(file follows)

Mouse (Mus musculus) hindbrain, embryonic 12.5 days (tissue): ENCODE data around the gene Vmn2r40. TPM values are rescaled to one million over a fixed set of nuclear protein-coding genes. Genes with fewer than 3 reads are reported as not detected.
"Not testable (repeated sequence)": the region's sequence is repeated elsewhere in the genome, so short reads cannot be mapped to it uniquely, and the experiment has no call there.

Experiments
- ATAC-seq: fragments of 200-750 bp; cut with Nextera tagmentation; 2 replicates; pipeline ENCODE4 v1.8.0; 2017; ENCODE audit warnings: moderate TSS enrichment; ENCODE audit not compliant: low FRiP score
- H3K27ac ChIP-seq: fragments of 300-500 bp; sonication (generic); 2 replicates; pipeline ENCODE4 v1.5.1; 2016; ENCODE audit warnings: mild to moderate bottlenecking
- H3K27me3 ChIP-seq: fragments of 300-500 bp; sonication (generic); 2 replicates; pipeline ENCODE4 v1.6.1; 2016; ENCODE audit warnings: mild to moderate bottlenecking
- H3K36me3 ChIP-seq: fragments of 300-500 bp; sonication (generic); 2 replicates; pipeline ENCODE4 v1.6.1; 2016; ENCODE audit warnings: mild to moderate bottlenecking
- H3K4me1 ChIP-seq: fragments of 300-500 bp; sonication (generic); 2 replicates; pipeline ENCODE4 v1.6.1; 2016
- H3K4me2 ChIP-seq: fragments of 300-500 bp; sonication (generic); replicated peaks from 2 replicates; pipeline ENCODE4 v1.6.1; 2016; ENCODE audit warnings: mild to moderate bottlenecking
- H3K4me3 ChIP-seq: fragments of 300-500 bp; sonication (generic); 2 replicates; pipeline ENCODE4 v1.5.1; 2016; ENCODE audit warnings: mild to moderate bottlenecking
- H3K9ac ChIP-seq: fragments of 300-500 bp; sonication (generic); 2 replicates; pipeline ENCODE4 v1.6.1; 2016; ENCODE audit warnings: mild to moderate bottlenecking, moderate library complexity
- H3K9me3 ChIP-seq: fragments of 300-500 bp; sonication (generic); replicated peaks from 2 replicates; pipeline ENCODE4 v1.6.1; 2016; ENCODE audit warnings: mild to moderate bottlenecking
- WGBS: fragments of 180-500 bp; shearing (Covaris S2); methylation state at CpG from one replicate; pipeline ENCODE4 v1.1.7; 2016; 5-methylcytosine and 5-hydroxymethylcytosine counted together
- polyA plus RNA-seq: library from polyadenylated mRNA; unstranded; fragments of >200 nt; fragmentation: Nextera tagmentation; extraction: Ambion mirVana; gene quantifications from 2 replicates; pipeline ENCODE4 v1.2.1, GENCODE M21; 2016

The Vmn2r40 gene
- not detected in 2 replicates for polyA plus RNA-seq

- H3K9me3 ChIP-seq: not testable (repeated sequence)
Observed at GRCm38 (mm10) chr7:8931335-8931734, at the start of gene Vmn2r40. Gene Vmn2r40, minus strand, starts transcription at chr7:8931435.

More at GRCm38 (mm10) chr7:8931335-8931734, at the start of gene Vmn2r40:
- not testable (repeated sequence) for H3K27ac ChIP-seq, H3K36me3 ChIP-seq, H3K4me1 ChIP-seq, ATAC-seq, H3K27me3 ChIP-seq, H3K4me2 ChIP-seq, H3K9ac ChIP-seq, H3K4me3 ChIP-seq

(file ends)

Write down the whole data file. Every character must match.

Mouse (Mus musculus) hindbrain, embryonic 12.5 days (tissue): ENCODE data around the gene Vmn2r40. TPM values are rescaled to one million over a fixed set of nuclear protein-coding genes. Genes with fewer than 3 reads are reported as not detected.
"Not testable (repeated sequence)": the region's sequence is repeated elsewhere in the genome, so short reads cannot be mapped to it uniquely, and the experiment has no call there.

Experiments
- ATAC-seq: fragments of 200-750 bp; cut with Nextera tagmentation; 2 replicates; pipeline ENCODE4 v1.8.0; 2017; ENCODE audit warnings: moderate TSS enrichment; ENCODE audit not compliant: low FRiP score
- H3K27ac ChIP-seq: fragments of 300-500 bp; sonication (generic); 2 replicates; pipeline ENCODE4 v1.5.1; 2016; ENCODE audit warnings: mild to moderate bottlenecking
- H3K27me3 ChIP-seq: fragments of 300-500 bp; sonication (generic); 2 replicates; pipeline ENCODE4 v1.6.1; 2016; ENCODE audit warnings: mild to moderate bottlenecking
- H3K36me3 ChIP-seq: fragments of 300-500 bp; sonication (generic); 2 replicates; pipeline ENCODE4 v1.6.1; 2016; ENCODE audit warnings: mild to moderate bottlenecking
- H3K4me1 ChIP-seq: fragments of 300-500 bp; sonication (generic); 2 replicates; pipeline ENCODE4 v1.6.1; 2016
- H3K4me2 ChIP-seq: fragments of 300-500 bp; sonication (generic); replicated peaks from 2 replicates; pipeline ENCODE4 v1.6.1; 2016; ENCODE audit warnings: mild to moderate bottlenecking
- H3K4me3 ChIP-seq: fragments of 300-500 bp; sonication (generic); 2 replicates; pipeline ENCODE4 v1.5.1; 2016; ENCODE audit warnings: mild to moderate bottlenecking
- H3K9ac ChIP-seq: fragments of 300-500 bp; sonication (generic); 2 replicates; pipeline ENCODE4 v1.6.1; 2016; ENCODE audit warnings: mild to moderate bottlenecking, moderate library complexity
- H3K9me3 ChIP-seq: fragments of 300-500 bp; sonication (generic); replicated peaks from 2 replicates; pipeline ENCODE4 v1.6.1; 2016; ENCODE audit warnings: mild to moderate bottlenecking
- WGBS: fragments of 180-500 bp; shearing (Covaris S2); methylation state at CpG from one replicate; pipeline ENCODE4 v1.1.7; 2016; 5-methylcytosine and 5-hydroxymethylcytosine counted together
- polyA plus RNA-seq: library from polyadenylated mRNA; unstranded; fragments of >200 nt; fragmentation: Nextera tagmentation; extraction: Ambion mirVana; gene quantifications from 2 replicates; pipeline ENCODE4 v1.2.1, GENCODE M21; 2016

The Vmn2r40 gene
- not detected in 2 replicates for polyA plus RNA-seq

- H3K9me3 ChIP-seq: not testable (repeated sequence)
Observed at GRCm38 (mm10) chr7:8931335-8931734, at the start of gene Vmn2r40. Gene Vmn2r40, minus strand, starts transcription at chr7:8931435.

More at GRCm38 (mm10) chr7:8931335-8931734, at the start of gene Vmn2r40:
- not testable (repeated sequence) for H3K27ac ChIP-seq, H3K36me3 ChIP-seq, H3K4me1 ChIP-seq, ATAC-seq, H3K27me3 ChIP-seq, H3K4me2 ChIP-seq, H3K9ac ChIP-seq, H3K4me3 ChIP-seq